“It is feared that this will affect people’s perception of whether the election is fair, and it may discourage voters.”
When the Public Protocol on Critical Election Incidents was created in 2019, then-Democratic Institutions Minister Karina Gould told a parliamentary committee that the threshold for informing the public would be “very high and limited to the consideration of exceptional circumstances that could impair our ability to have a free and fair election.
But in light of recent media leaks, opposition MPs are calling for more transparency.
“Canadians should be informed if there is foreign interference. They should know immediately so they can protect themselves from any form of manipulation or intimidation,” Conservative Leader Pierre Poilievre said Thursday.
NDP and Conservatives call for investigation into allegations of foreign election interference
At a House of Commons committee meeting on Thursday, the Conservatives and the Bloc Québécois helped pass an NDP motion calling for the launch of a “national public inquiry into allegations of foreign interference in the democratic system of Canada”.
The Liberal members of the committee voted against this motion.
The committee also heard testimony from the national security adviser and the head of Canada’s spy agency, both of whom suggested that an inquiry was not the best way to investigate, in part because security issues related to sharing classified information in a public place.
On Friday, Prime Minister Justin Trudeau told reporters he knows Canadians want reassurance from independent experts.
“They want to make sure all the right questions are put to our intelligence and security agencies in a rigorous way to make sure they’re doing everything possible,” he said.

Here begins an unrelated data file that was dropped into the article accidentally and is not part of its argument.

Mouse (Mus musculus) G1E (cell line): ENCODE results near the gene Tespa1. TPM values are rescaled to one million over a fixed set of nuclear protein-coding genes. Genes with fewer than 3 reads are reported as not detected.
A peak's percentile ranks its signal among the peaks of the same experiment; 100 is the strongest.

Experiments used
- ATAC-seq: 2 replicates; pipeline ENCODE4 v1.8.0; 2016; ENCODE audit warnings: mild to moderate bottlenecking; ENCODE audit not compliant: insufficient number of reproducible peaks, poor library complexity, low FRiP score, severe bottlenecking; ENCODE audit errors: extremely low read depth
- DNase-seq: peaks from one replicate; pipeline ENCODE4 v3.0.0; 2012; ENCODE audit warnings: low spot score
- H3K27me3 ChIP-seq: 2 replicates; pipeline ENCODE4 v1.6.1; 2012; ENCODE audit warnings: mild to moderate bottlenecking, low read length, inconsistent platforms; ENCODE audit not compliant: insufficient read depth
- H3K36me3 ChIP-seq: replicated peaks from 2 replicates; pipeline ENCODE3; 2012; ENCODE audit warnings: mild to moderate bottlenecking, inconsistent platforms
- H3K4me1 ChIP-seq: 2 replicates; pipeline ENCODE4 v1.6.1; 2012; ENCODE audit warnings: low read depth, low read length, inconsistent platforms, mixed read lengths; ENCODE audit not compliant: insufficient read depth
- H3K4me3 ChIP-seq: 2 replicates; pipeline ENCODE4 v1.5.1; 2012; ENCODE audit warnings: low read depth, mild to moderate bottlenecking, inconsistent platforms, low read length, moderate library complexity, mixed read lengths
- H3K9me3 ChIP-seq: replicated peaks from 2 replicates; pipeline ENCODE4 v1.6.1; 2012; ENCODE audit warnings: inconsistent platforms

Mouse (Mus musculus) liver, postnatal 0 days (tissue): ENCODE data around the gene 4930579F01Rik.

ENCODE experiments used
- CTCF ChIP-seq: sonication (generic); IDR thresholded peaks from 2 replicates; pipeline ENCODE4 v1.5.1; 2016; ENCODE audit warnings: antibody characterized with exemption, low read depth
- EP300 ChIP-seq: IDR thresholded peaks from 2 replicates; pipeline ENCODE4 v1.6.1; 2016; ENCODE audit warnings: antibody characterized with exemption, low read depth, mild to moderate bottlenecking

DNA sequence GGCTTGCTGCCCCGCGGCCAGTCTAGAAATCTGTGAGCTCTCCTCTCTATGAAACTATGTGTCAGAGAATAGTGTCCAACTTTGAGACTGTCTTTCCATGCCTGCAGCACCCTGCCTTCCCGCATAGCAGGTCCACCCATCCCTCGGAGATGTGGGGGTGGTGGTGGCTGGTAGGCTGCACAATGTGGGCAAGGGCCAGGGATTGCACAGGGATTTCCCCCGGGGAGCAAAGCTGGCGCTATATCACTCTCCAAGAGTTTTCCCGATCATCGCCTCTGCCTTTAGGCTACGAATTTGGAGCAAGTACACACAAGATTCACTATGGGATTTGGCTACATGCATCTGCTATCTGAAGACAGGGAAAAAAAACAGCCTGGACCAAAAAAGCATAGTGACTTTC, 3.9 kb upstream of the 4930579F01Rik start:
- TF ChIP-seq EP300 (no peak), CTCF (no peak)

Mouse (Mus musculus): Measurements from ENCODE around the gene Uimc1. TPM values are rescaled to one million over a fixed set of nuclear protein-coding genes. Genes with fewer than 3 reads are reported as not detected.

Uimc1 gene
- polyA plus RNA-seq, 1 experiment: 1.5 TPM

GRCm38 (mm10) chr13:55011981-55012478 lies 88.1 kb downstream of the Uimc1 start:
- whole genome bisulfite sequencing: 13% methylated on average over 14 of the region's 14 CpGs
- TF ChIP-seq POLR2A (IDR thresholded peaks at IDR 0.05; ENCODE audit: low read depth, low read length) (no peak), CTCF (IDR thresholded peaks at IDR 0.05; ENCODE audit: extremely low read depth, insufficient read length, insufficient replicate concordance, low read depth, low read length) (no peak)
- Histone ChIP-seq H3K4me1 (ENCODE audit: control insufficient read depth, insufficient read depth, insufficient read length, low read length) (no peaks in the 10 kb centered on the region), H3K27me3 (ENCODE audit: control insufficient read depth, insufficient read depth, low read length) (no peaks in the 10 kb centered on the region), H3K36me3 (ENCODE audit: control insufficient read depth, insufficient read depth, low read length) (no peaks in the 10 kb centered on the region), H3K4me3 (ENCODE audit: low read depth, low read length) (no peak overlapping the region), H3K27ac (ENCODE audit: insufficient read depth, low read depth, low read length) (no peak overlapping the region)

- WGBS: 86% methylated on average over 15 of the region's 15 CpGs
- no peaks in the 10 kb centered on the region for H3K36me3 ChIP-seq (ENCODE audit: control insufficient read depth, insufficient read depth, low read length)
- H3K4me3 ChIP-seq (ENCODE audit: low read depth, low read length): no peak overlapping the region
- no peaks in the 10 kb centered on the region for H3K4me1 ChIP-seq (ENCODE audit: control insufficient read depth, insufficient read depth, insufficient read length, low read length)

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But Trudeau dismissed the idea of holding a public inquiry, saying there were already systems in place to investigate foreign interference.
Rosenberg’s report also noted that there are growing challenges with domestic actors interfering in elections, sometimes on behalf of other countries, and warned that the landscape of electoral threats is changing.
“It is often difficult to determine whether the incidents were coordinated in the use of proxies who acted for a foreign government, or whether these are the honest opinions of Canadians,” Rosenberg said.
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Security officials have already warned against this.
“We know that China, among other countries, is trying to target elected officials at all levels of government to promote its own national interests and to encourage individuals to speak or act, if you will, as proxies on behalf of the Communist Party of China,” CSIS deputy director of operations Michelle Tessier said at a Nov. 9 meeting of a House of Commons committee.
Rosenberg said election interference can also target specific constituencies or diaspora communities, creating a question of who should be informed in cases where only part of the electorate is affected.
“It probably won’t affect the whole election, but it is something that may affect voters in that constituency, if they vote based on false information, or they may be intimidated into not voting.”
—With files by Mickey Djuric